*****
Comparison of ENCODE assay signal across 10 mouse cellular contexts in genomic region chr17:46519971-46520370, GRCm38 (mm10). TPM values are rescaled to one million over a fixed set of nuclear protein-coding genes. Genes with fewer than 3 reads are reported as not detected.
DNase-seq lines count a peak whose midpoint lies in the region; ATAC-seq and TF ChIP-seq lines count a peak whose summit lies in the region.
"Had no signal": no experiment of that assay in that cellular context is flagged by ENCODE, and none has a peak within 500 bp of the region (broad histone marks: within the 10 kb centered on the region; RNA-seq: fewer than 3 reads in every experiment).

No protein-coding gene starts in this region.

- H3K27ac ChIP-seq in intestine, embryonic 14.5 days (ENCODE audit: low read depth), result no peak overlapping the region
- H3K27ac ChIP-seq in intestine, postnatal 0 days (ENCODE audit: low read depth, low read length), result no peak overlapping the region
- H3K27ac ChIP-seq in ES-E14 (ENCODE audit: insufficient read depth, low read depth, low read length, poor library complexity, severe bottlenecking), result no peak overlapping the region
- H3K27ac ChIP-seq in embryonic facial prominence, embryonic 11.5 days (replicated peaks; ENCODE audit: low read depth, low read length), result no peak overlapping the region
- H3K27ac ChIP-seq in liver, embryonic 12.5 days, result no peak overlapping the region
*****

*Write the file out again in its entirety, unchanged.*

Comparison of ENCODE assay signal across 10 mouse cellular contexts in genomic region chr17:46519971-46520370, GRCm38 (mm10). TPM values are rescaled to one million over a fixed set of nuclear protein-coding genes. Genes with fewer than 3 reads are reported as not detected.
DNase-seq lines count a peak whose midpoint lies in the region; ATAC-seq and TF ChIP-seq lines count a peak whose summit lies in the region.
"Had no signal": no experiment of that assay in that cellular context is flagged by ENCODE, and none has a peak within 500 bp of the region (broad histone marks: within the 10 kb centered on the region; RNA-seq: fewer than 3 reads in every experiment).

No protein-coding gene starts in this region.

- H3K27ac ChIP-seq in intestine, embryonic 14.5 days (ENCODE audit: low read depth), result no peak overlapping the region
- H3K27ac ChIP-seq in intestine, postnatal 0 days (ENCODE audit: low read depth, low read length), result no peak overlapping the region
- H3K27ac ChIP-seq in ES-E14 (ENCODE audit: insufficient read depth, low read depth, low read length, poor library complexity, severe bottlenecking), result no peak overlapping the region
- H3K27ac ChIP-seq in embryonic facial prominence, embryonic 11.5 days (replicated peaks; ENCODE audit: low read depth, low read length), result no peak overlapping the region
- H3K27ac ChIP-seq in liver, embryonic 12.5 days, result no peak overlapping the region